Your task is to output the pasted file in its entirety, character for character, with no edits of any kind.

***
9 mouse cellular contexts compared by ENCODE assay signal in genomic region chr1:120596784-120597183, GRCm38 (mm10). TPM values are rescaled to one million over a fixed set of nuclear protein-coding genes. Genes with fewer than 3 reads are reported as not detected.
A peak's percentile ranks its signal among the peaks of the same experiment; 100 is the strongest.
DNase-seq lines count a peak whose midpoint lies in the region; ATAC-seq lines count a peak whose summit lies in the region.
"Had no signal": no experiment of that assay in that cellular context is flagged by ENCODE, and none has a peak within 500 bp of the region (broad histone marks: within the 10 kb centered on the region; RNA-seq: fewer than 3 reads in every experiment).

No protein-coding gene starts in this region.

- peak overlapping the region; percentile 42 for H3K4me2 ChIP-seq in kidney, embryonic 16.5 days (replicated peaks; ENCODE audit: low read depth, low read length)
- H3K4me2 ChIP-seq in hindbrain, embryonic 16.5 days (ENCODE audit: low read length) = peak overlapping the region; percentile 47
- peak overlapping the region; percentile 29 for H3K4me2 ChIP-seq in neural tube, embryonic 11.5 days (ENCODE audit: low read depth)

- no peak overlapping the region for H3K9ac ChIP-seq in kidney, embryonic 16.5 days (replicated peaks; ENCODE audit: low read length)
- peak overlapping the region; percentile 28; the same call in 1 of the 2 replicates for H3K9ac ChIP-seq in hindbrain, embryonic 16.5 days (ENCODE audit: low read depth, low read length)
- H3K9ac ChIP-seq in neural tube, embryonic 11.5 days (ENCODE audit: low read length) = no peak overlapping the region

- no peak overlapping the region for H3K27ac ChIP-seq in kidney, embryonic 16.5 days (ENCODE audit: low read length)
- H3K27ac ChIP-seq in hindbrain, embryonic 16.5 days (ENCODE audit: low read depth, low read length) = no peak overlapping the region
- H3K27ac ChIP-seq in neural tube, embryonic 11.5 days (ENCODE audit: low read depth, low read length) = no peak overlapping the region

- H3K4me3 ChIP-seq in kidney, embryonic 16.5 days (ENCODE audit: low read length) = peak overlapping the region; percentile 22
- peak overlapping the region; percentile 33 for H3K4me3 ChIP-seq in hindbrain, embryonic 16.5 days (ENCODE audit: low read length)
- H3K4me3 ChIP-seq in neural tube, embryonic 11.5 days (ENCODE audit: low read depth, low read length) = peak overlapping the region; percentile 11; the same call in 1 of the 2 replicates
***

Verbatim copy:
9 mouse cellular contexts compared by ENCODE assay signal in genomic region chr1:120596784-120597183, GRCm38 (mm10). TPM values are rescaled to one million over a fixed set of nuclear protein-coding genes. Genes with fewer than 3 reads are reported as not detected.
A peak's percentile ranks its signal among the peaks of the same experiment; 100 is the strongest.
DNase-seq lines count a peak whose midpoint lies in the region; ATAC-seq lines count a peak whose summit lies in the region.
"Had no signal": no experiment of that assay in that cellular context is flagged by ENCODE, and none has a peak within 500 bp of the region (broad histone marks: within the 10 kb centered on the region; RNA-seq: fewer than 3 reads in every experiment).

No protein-coding gene starts in this region.

- peak overlapping the region; percentile 42 for H3K4me2 ChIP-seq in kidney, embryonic 16.5 days (replicated peaks; ENCODE audit: low read depth, low read length)
- H3K4me2 ChIP-seq in hindbrain, embryonic 16.5 days (ENCODE audit: low read length) = peak overlapping the region; percentile 47
- peak overlapping the region; percentile 29 for H3K4me2 ChIP-seq in neural tube, embryonic 11.5 days (ENCODE audit: low read depth)

- no peak overlapping the region for H3K9ac ChIP-seq in kidney, embryonic 16.5 days (replicated peaks; ENCODE audit: low read length)
- peak overlapping the region; percentile 28; the same call in 1 of the 2 replicates for H3K9ac ChIP-seq in hindbrain, embryonic 16.5 days (ENCODE audit: low read depth, low read length)
- H3K9ac ChIP-seq in neural tube, embryonic 11.5 days (ENCODE audit: low read length) = no peak overlapping the region

- no peak overlapping the region for H3K27ac ChIP-seq in kidney, embryonic 16.5 days (ENCODE audit: low read length)
- H3K27ac ChIP-seq in hindbrain, embryonic 16.5 days (ENCODE audit: low read depth, low read length) = no peak overlapping the region
- H3K27ac ChIP-seq in neural tube, embryonic 11.5 days (ENCODE audit: low read depth, low read length) = no peak overlapping the region

- H3K4me3 ChIP-seq in kidney, embryonic 16.5 days (ENCODE audit: low read length) = peak overlapping the region; percentile 22
- peak overlapping the region; percentile 33 for H3K4me3 ChIP-seq in hindbrain, embryonic 16.5 days (ENCODE audit: low read length)
- H3K4me3 ChIP-seq in neural tube, embryonic 11.5 days (ENCODE audit: low read depth, low read length) = peak overlapping the region; percentile 11; the same call in 1 of the 2 replicates